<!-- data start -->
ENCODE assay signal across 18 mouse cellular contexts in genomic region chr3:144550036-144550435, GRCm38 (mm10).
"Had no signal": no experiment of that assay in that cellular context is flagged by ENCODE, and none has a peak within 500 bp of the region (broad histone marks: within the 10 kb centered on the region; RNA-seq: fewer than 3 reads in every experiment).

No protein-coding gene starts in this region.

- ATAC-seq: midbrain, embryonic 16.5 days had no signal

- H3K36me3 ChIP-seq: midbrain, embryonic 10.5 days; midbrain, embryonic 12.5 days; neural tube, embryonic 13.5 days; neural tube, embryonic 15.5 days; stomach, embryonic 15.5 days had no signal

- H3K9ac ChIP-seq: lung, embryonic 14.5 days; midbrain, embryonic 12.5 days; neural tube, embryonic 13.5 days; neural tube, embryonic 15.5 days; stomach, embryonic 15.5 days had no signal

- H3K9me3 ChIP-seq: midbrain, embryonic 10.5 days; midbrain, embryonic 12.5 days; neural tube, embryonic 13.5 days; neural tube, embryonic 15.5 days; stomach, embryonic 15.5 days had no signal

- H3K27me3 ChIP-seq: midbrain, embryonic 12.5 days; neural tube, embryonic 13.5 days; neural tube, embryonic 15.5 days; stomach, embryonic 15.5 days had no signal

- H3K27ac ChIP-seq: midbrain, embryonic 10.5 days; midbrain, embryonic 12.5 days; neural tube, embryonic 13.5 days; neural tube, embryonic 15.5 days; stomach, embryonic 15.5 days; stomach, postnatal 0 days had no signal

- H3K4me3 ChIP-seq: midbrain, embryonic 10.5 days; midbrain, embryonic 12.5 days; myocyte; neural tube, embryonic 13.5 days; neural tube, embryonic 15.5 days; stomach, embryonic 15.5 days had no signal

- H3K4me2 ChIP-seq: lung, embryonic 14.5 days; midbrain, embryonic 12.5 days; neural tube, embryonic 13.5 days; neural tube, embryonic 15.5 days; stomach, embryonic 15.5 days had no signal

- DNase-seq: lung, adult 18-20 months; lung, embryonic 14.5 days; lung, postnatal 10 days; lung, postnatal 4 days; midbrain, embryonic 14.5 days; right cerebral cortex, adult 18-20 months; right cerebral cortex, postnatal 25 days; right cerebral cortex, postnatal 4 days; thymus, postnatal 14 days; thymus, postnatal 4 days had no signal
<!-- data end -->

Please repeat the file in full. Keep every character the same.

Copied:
ENCODE assay signal across 18 mouse cellular contexts in genomic region chr3:144550036-144550435, GRCm38 (mm10).
"Had no signal": no experiment of that assay in that cellular context is flagged by ENCODE, and none has a peak within 500 bp of the region (broad histone marks: within the 10 kb centered on the region; RNA-seq: fewer than 3 reads in every experiment).

No protein-coding gene starts in this region.

- ATAC-seq: midbrain, embryonic 16.5 days had no signal

- H3K36me3 ChIP-seq: midbrain, embryonic 10.5 days; midbrain, embryonic 12.5 days; neural tube, embryonic 13.5 days; neural tube, embryonic 15.5 days; stomach, embryonic 15.5 days had no signal

- H3K9ac ChIP-seq: lung, embryonic 14.5 days; midbrain, embryonic 12.5 days; neural tube, embryonic 13.5 days; neural tube, embryonic 15.5 days; stomach, embryonic 15.5 days had no signal

- H3K9me3 ChIP-seq: midbrain, embryonic 10.5 days; midbrain, embryonic 12.5 days; neural tube, embryonic 13.5 days; neural tube, embryonic 15.5 days; stomach, embryonic 15.5 days had no signal

- H3K27me3 ChIP-seq: midbrain, embryonic 12.5 days; neural tube, embryonic 13.5 days; neural tube, embryonic 15.5 days; stomach, embryonic 15.5 days had no signal

- H3K27ac ChIP-seq: midbrain, embryonic 10.5 days; midbrain, embryonic 12.5 days; neural tube, embryonic 13.5 days; neural tube, embryonic 15.5 days; stomach, embryonic 15.5 days; stomach, postnatal 0 days had no signal

- H3K4me3 ChIP-seq: midbrain, embryonic 10.5 days; midbrain, embryonic 12.5 days; myocyte; neural tube, embryonic 13.5 days; neural tube, embryonic 15.5 days; stomach, embryonic 15.5 days had no signal

- H3K4me2 ChIP-seq: lung, embryonic 14.5 days; midbrain, embryonic 12.5 days; neural tube, embryonic 13.5 days; neural tube, embryonic 15.5 days; stomach, embryonic 15.5 days had no signal

- DNase-seq: lung, adult 18-20 months; lung, embryonic 14.5 days; lung, postnatal 10 days; lung, postnatal 4 days; midbrain, embryonic 14.5 days; right cerebral cortex, adult 18-20 months; right cerebral cortex, postnatal 25 days; right cerebral cortex, postnatal 4 days; thymus, postnatal 14 days; thymus, postnatal 4 days had no signal